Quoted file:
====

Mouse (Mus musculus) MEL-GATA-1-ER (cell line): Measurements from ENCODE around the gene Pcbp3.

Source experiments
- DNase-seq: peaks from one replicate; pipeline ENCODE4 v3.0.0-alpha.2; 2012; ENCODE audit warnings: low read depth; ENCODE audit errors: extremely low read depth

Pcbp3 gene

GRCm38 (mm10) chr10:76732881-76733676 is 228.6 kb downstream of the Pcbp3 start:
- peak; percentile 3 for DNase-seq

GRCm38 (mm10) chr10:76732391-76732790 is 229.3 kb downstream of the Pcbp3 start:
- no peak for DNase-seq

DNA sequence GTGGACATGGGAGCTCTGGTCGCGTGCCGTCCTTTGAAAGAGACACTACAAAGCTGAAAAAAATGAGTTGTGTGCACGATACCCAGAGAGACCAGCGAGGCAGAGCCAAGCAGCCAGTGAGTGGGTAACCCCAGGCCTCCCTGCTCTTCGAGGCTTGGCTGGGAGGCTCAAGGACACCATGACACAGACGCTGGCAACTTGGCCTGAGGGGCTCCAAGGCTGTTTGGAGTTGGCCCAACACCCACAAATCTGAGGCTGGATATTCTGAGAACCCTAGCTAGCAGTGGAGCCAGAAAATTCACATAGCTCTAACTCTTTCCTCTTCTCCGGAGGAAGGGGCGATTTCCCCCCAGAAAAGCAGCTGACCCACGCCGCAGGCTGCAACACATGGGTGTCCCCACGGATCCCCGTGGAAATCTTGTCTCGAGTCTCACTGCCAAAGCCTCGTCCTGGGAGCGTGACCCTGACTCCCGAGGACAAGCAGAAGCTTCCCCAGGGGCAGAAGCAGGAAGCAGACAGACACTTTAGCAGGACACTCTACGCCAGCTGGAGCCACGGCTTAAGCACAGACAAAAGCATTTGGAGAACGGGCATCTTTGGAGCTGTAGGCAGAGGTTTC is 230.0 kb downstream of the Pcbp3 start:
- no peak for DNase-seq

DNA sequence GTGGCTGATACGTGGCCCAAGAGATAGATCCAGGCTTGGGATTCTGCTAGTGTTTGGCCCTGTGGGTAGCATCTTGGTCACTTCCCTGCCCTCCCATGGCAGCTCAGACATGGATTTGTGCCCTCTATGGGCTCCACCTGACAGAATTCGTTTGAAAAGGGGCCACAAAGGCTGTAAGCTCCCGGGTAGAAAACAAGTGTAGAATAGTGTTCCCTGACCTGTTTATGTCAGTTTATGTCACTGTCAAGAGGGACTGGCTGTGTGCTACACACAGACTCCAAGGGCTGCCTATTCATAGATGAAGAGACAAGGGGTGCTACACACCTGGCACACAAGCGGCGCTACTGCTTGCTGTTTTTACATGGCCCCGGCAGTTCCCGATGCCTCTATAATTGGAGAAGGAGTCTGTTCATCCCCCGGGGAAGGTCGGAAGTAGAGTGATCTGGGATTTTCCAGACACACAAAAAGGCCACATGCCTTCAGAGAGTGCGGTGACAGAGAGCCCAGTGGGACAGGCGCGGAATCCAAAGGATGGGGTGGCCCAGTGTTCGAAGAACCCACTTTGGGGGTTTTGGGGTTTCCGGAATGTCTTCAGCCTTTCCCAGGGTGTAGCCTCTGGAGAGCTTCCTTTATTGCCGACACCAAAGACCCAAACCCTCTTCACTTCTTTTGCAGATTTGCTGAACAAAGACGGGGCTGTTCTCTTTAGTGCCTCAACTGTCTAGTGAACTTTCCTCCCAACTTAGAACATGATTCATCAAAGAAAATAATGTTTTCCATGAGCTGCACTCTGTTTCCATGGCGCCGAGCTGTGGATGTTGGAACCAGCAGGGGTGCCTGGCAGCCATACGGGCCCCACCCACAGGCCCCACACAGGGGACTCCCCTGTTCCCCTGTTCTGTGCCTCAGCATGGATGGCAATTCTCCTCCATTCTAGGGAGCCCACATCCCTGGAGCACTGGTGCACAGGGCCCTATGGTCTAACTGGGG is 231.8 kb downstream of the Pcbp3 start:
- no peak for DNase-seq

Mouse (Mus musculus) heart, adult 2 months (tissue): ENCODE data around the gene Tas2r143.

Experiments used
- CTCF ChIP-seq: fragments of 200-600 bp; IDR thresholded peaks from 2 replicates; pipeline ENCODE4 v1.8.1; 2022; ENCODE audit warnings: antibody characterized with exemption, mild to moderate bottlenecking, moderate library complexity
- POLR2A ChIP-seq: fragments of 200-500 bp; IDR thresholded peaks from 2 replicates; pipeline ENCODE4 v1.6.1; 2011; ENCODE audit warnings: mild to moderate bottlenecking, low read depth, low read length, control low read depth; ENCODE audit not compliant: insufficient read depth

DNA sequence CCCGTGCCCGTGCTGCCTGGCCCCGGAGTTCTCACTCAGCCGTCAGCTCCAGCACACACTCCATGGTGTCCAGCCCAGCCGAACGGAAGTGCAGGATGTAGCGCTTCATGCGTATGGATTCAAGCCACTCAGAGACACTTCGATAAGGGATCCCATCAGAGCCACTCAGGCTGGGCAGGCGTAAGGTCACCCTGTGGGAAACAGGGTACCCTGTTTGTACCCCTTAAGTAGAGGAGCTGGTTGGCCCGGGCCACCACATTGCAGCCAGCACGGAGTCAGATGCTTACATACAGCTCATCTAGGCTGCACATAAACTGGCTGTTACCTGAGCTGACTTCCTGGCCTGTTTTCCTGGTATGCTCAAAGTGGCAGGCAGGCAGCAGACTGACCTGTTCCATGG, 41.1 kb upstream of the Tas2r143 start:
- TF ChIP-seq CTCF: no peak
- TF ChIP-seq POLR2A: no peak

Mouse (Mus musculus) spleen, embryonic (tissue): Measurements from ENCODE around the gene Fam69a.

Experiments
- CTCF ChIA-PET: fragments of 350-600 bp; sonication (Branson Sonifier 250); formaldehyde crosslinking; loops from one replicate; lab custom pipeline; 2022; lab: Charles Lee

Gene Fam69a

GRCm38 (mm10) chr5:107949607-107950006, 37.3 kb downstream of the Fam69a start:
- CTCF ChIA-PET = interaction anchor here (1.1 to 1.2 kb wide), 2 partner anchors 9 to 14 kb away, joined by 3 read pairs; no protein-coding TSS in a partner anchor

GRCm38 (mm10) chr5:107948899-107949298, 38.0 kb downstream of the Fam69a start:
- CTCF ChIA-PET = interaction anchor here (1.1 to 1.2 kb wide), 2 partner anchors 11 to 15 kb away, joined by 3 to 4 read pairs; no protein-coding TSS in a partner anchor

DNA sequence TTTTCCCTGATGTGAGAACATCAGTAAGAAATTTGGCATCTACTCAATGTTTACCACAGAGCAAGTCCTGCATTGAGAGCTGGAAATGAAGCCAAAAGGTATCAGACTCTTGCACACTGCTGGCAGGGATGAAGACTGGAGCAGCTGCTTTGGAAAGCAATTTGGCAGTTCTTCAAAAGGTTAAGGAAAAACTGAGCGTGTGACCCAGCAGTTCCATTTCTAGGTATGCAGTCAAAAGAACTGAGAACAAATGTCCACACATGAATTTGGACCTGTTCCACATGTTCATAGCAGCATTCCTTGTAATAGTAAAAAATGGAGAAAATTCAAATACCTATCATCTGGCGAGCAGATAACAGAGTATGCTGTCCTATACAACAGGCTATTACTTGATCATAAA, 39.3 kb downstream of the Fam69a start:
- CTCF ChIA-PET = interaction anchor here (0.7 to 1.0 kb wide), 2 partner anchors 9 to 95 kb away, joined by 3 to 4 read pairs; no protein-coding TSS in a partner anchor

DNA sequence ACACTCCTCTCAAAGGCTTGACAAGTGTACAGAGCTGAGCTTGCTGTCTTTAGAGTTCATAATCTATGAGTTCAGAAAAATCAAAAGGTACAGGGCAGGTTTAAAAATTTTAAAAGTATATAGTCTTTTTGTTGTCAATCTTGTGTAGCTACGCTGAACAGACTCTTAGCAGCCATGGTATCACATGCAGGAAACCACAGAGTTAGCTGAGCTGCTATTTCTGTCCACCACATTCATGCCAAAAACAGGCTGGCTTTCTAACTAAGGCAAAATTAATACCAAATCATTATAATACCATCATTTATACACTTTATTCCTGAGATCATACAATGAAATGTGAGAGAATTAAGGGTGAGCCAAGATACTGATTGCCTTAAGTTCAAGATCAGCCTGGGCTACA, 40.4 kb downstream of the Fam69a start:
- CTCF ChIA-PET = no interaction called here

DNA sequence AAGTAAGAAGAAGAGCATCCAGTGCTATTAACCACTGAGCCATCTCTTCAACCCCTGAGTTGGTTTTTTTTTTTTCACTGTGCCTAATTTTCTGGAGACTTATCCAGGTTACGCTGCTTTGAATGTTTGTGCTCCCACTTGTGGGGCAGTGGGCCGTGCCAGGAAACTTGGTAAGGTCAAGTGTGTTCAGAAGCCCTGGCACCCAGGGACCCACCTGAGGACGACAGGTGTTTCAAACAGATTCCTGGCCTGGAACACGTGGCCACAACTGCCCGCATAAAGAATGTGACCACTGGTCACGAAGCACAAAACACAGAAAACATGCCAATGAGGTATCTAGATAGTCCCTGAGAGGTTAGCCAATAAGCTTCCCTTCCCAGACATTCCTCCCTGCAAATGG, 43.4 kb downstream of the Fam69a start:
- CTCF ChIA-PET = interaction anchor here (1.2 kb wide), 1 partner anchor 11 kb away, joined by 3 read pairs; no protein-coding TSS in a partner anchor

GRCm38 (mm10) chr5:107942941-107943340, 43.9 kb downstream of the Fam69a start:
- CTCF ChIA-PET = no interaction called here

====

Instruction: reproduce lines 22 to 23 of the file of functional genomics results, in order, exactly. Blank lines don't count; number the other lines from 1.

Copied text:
- CTCF ChIA-PET: fragments of 350-600 bp; sonication (Branson Sonifier 250); formaldehyde crosslinking; loops from one replicate; lab custom pipeline; 2022; lab: Charles Lee

Gene Fam69a